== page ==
Picture and discussion
Show the picture of the Last Supper.
Explain that before this meeting, the Savior knew that his great suffering and sacrifice were but a few hours away, so he gathered around him the Apostles who had served with him for the three years of his ministry. He wanted to share these last moments with them.
Scripture and discussion
Have a young man read Luke 22:19–20 while the others follow along and mark their scriptures.
What did the Savior do at this meeting? (He introduced the sacrament.)
Emphasize to the young men that this picture depicts the first time the sacrament was passed. Emphasize also that Jesus himself prepared, blessed, and passed the sacrament.
Help the young men to realize that the Savior has given those who hold the priesthood the privilege of acting in his behalf in preparing, blessing, and passing these sacred emblems of bread and water.
Have a quorum member read what Bishop John H. Vandenberg, who was a Presiding Bishop of the Church, said about this responsibility.
“You young men who bear this responsibility, do you administer, prepare, and pass the sacrament with the thought in mind that you are literally performing the same functions as the Savior did? And does this thought assist you deacons in keeping reverent throughout sacrament meeting, and in passing the sacrament with dignity and respect?” (Improvement Era, Nov. 1967, p. 15).
How does it make you feel to know that you are actually performing the same ordinance that the Savior performed?
As the young men discuss this, emphasize again the great, sacred privilege and honor they have to serve the Lord by passing the sacrament.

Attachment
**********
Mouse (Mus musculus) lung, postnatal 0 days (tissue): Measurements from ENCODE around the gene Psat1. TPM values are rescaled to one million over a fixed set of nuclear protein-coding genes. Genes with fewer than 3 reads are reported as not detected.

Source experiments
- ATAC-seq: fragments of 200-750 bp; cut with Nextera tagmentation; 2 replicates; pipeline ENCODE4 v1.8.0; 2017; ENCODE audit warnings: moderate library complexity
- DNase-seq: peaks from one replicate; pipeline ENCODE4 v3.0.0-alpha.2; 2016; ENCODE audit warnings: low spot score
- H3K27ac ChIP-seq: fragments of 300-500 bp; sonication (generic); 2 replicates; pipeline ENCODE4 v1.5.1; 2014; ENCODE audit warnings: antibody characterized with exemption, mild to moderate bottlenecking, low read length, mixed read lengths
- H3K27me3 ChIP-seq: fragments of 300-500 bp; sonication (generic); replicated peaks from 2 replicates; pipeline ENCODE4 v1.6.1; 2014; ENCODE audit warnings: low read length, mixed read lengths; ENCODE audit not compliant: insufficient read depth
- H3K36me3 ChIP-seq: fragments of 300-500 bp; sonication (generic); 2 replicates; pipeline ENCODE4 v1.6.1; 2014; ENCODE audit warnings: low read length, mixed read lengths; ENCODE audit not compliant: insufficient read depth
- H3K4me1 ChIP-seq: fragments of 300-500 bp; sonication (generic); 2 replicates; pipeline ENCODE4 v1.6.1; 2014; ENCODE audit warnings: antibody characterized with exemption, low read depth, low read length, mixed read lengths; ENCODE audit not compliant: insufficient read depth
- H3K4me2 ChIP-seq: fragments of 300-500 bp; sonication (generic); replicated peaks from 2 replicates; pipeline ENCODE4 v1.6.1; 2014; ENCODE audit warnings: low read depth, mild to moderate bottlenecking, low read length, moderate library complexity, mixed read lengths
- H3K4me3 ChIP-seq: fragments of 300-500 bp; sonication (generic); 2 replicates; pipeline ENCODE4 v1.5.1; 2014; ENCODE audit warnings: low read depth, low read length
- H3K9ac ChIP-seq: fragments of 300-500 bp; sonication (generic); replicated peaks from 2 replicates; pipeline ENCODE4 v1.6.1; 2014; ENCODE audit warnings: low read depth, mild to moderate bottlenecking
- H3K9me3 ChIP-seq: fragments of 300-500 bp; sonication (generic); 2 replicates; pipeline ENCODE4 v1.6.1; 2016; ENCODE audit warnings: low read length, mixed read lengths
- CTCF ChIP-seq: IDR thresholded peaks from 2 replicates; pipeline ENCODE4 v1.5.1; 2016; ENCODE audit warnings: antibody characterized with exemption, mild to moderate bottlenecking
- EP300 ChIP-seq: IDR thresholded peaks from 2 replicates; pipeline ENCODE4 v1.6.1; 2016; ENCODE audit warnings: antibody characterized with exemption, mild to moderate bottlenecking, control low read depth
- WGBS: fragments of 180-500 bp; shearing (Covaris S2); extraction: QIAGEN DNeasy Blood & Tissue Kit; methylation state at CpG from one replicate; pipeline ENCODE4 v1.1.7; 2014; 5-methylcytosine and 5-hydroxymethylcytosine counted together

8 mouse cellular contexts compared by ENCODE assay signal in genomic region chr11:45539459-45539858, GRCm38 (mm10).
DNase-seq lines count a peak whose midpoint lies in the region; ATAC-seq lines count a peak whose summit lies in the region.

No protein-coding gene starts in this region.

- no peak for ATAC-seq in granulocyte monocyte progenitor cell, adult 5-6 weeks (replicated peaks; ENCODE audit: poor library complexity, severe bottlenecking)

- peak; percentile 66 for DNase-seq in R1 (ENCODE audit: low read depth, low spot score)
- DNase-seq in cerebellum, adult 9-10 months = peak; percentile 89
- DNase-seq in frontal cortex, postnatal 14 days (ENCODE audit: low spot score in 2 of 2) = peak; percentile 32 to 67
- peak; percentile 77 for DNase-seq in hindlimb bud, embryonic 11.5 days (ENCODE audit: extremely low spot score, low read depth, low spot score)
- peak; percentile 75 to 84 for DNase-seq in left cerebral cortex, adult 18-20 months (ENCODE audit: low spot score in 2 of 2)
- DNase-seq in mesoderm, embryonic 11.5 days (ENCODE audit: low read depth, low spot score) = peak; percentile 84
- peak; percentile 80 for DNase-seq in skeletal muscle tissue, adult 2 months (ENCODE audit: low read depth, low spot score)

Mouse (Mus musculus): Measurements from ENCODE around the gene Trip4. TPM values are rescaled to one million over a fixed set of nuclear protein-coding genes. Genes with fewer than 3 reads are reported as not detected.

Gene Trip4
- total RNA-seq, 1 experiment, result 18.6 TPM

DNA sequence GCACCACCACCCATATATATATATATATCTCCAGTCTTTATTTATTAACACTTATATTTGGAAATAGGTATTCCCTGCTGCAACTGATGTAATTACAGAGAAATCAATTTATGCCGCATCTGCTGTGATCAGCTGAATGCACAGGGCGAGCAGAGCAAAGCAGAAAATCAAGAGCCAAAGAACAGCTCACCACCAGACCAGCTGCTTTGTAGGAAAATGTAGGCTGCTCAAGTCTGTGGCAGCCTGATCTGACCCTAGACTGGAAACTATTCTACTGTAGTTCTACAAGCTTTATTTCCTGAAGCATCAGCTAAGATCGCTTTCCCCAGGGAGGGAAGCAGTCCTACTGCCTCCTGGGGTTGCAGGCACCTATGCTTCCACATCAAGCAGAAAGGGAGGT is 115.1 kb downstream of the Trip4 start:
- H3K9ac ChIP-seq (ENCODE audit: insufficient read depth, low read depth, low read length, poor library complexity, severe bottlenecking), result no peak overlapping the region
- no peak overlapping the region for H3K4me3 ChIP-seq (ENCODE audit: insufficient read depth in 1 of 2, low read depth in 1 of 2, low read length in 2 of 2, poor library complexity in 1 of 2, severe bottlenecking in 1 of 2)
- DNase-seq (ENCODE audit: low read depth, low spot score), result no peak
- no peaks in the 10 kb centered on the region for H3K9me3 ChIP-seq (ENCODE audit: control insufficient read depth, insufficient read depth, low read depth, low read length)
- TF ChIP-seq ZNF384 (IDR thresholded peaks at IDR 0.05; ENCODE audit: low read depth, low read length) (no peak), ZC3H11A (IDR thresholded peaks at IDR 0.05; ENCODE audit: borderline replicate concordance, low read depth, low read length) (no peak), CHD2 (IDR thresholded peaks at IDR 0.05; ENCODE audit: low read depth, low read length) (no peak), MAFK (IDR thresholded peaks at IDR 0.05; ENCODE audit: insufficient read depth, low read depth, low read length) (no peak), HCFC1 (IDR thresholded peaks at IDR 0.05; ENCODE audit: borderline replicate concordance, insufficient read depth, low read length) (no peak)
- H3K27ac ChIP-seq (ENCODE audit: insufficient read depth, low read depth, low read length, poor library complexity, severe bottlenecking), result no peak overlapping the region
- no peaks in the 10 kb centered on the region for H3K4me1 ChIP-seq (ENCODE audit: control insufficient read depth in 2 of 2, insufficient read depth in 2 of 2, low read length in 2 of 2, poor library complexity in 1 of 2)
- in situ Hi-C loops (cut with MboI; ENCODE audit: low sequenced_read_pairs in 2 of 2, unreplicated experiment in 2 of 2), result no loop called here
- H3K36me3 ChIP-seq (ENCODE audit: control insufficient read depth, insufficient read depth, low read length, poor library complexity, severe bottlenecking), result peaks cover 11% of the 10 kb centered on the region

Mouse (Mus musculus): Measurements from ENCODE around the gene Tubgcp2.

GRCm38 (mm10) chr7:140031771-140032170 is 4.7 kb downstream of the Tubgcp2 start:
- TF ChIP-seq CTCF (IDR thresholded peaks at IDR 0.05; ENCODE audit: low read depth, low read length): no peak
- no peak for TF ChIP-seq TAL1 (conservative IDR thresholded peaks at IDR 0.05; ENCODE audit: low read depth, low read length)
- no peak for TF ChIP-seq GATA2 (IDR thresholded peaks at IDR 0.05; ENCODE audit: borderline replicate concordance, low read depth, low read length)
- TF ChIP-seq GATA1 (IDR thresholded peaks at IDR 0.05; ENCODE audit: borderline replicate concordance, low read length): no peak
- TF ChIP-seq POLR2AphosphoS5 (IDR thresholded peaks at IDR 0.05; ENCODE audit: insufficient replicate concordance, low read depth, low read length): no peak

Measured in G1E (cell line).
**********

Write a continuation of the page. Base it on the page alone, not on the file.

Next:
Passing the Sacrament Respectfully
Have the bishop or one of his counselors conduct this part of the lesson, if possible. You may want to have the bishopric give this part as a separate lesson on a subsequent Sunday.
Chalkboard and discussion
What can you do to make the sacrament a more sacred experience?
Help every young man to see that by properly passing the sacrament, he can help people remember Christ’s suffering and renew their covenants with Heavenly Father. List on the chalkboard the young men’s specific suggestions for making sacrament meeting more spiritual and meaningful to all who attend.
Possible suggestions might include:
Think about the Savior and his sacrifice.
Listen carefully to the sacrament prayers.
Think deeply concerning the meaning of the sacrament. Sing the sacrament hymn and think of the words. Listen to the sacrament prayers. Review scriptures.
Conduct yourself with dignity and reverence.
Dress properly, as defined by your local priesthood leaders.
Always have clean hands when passing the sacrament.
Do not have candy or gum in your mouth.
Do not talk, whisper, or giggle.
Learn how to pass the sacrament properly.
Remember you are acting for Christ.
Think of uplifting things, such as the sacrament prayers, words to a sacrament hymn, scriptures, and teachings of the Savior, even though you may be busy passing the sacrament.
Read the following story about one young man who helped to make passing the sacrament a more sacred experience (you may substitute an appropriate personal story):